UBC Theses and Dissertations
The surface tension of solid nickel Saaremaa, Eino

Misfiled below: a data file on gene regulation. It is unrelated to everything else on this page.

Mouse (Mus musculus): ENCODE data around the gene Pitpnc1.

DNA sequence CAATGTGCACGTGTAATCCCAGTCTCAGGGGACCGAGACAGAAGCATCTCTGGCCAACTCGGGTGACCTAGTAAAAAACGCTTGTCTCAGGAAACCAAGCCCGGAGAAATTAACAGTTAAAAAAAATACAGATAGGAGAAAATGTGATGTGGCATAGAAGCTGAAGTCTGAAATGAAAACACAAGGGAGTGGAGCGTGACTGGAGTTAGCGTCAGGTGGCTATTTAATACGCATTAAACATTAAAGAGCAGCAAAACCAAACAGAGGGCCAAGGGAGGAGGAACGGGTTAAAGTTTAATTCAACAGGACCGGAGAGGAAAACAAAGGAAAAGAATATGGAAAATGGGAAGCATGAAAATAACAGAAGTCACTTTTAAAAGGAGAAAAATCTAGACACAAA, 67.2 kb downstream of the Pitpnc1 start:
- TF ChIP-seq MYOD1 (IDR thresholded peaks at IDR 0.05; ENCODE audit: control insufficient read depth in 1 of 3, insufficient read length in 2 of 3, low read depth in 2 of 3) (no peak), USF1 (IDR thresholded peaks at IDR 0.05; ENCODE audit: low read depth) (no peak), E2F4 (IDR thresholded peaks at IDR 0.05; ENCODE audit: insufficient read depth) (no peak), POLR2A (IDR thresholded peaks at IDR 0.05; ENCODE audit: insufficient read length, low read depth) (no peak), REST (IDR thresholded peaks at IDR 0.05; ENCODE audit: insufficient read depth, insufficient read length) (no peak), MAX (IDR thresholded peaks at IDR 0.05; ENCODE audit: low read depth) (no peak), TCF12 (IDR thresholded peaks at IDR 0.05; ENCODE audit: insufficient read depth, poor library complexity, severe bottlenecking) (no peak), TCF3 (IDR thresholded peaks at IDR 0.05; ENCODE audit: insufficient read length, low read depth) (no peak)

The surface tension of solid commercially pure nickel was determined by the force measurement technique using fine wires as proposed by Udin, Shaler, and Wulff. Grain boundary measurements were also made on the same metal. After finding experimentally that tests in a vacuum of approximately 5 x 10⁻⁵ mm Hg were unsuccessful because of the high power vapour pressure of nickel at high temperatures, similar tests were made in helium and argon atmospheres, the pressure being kept constant at 760 mm Hg during the experiments. The average surface tension of nickel in argon was found to be 2220 ± 300 dynes per centimeter for a temperature range from 1370°C to 1390°C. The relative grain boundary energy of solid nickel was determined by measuring the dihedral grain boundary groove angles of thermally etched nickel. The interferometric method developed by Hilliard and Harrold was used for this purpose. An average value of 161 degrees was found for the dihedral angle. The grain boundary energy was calculated to be 740± 300 dynes per centimeter. Examination of thermally etched nickel surfaces was inconclusive with respect to physical evidence for dislocation.
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